Roots: Thirty Years and CountingMay 24, 2007 at 4:04 pm | Posted in Reviews | Leave a comment
Since its inception into main stream society, television and the images it propagates has more than often been the Achilles heel of Black evolution. When ABC first released the epic miniseries, Roots, the history of slaves far from forgotten was depicted with such candor that even by today’s standards it would likely stir some controversy. The producers and writers alike took great leaps and bounds, huge chances in illustrating a history marred by great injustices. To achieve that effect, the series employed colorful language (repeated Use of N-word), showed violent scenes, and wonderfully developed characters to fuel the authenticity of the feature.
Based on Alex Haley’s book detailing his family ancestry, Roots is essentially a story about generations of a family. It chronicles the history of this family from the brutal times of slavery in the 1700’s to the uncertain yet promising periods of reconstruction. Apart from its sincerity and authenticity, this 11-hour feature excels in its casting and character development. The production enlisted the likes of LeVar Burton, whose portrayal of a young Kunta Kinte was brilliant; it also featured stellar acting by Louis Gossett Jr., John Amos, OJ Simpson and Maya Angelou amongst others. What was particularly astounding about the casting was the amount of black actors that were brought to the forefront of the screen; despite the success of the series several of these actors were not presented with adequate film or television roles. Characters like the slave ship captain, played by Ed Asner reveal a character who struggles with the validation of slavery.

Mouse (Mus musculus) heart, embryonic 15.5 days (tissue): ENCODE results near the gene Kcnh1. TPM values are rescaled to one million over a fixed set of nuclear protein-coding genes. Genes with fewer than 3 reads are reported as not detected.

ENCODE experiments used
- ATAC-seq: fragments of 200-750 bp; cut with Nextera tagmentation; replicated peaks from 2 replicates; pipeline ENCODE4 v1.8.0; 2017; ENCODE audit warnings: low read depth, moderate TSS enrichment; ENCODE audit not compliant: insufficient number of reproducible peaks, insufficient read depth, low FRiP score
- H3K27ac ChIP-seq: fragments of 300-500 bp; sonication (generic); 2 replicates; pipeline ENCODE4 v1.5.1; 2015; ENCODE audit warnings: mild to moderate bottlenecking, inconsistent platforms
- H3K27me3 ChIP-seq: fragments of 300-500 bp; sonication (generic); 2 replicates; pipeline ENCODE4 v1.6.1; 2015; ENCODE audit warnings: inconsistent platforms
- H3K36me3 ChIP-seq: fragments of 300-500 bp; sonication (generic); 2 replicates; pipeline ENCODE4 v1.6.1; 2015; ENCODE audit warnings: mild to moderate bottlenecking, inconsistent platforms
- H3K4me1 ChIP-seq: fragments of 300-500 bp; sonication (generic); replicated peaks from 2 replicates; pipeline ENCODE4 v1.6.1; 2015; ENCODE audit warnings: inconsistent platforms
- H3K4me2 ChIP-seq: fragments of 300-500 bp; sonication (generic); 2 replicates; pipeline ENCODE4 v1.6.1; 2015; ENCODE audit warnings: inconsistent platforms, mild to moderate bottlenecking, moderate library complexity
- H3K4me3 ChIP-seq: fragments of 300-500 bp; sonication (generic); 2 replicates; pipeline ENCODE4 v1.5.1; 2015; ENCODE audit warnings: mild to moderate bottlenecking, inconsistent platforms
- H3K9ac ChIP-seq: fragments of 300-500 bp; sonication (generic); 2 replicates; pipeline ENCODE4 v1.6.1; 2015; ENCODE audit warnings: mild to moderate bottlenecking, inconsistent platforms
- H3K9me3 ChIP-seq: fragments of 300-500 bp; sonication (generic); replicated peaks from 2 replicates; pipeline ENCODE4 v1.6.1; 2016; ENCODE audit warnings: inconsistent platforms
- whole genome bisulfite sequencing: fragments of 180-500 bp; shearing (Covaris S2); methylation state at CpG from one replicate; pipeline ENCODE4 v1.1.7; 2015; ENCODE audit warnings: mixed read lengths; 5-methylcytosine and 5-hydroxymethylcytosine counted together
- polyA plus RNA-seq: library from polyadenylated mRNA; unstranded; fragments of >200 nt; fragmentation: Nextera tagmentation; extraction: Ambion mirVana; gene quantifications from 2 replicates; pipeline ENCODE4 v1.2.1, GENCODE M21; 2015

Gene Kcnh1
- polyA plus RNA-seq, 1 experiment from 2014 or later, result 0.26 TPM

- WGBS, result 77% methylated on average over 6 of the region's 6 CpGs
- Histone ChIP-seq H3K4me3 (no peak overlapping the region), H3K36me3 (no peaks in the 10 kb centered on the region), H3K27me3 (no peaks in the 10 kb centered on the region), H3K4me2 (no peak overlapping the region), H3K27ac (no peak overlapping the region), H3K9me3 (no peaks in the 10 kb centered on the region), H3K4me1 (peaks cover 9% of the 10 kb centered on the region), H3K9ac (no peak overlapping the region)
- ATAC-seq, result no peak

To commemorate the 30th year anniversary of its initial release, Roots will be released on the 22nd of May, by Warner Bros. Apart from the main feature; the 4 disc DVD set contains commentaries, and commentary video highlights-on camera interviews as well as an intriguing special feature, Crossing Over: How Roots Captivated an Entire Nation. Furthermore, it includes artwork that reveals Alex Haley’s family ancestry in a family tree.
Without a doubt, the roots saga will continue to captivate audiences of generations to come. Not only does it offer the history of Blacks of this nation incorporated with Haley’s family lineage, it is also suggestive of the power and significance of one’s name. It offers several life lessons, and acts as reminder of how far African Americans have come and the journey that lies ahead.
Bola “Eldorado Red” Alex-Oni